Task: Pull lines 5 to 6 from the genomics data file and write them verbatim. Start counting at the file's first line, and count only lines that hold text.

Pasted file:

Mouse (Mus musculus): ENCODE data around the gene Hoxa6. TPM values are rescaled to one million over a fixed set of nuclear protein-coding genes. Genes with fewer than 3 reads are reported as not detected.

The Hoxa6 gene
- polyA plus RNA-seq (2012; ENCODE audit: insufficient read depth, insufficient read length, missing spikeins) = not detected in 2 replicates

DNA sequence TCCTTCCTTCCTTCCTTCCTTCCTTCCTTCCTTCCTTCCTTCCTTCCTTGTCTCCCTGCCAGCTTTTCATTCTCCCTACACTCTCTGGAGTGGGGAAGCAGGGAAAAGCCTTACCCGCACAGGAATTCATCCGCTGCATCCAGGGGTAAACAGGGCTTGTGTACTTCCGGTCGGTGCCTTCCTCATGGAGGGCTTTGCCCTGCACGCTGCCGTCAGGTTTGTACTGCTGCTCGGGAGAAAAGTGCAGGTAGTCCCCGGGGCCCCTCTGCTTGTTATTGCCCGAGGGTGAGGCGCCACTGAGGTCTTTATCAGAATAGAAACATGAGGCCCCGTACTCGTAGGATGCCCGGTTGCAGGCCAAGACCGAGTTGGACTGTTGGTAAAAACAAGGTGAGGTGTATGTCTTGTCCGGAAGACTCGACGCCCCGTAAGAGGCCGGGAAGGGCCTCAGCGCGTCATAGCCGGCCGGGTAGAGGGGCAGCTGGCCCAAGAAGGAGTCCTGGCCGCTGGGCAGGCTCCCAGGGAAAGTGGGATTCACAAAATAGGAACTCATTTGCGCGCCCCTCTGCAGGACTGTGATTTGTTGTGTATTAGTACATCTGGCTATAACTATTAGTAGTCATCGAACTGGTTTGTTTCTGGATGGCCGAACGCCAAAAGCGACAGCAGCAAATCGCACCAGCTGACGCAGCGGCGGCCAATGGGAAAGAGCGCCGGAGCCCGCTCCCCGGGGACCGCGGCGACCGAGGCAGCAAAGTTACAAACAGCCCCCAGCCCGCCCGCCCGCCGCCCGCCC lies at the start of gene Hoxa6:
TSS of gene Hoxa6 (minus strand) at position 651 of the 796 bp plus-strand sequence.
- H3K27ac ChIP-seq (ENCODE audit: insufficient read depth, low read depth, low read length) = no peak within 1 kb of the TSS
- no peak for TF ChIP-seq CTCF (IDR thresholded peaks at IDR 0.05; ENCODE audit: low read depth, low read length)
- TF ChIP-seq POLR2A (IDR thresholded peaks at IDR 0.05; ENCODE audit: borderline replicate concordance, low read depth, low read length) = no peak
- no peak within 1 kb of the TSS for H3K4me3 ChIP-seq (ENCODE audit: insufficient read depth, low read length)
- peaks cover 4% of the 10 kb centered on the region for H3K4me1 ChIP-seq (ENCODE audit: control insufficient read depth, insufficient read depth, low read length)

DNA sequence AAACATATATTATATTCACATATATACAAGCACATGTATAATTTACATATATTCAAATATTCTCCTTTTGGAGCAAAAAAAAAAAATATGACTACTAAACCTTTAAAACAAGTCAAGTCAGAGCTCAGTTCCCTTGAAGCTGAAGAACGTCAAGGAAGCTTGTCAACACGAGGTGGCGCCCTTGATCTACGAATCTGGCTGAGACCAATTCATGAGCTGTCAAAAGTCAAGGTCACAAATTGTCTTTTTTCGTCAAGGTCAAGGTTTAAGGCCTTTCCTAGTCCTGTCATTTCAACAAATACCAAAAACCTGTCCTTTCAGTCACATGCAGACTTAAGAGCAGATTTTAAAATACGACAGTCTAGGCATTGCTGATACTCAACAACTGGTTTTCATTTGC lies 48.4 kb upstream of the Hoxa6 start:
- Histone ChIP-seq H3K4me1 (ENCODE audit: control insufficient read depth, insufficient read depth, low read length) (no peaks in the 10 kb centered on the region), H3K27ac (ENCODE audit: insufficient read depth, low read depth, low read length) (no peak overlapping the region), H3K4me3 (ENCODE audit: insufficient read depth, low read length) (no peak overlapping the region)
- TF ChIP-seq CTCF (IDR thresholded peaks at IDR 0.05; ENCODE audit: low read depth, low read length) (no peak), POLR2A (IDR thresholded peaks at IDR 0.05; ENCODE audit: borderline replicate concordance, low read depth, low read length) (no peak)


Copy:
TSS of gene Hoxa6 (minus strand) at position 651 of the 796 bp plus-strand sequence.
- H3K27ac ChIP-seq (ENCODE audit: insufficient read depth, low read depth, low read length) = no peak within 1 kb of the TSS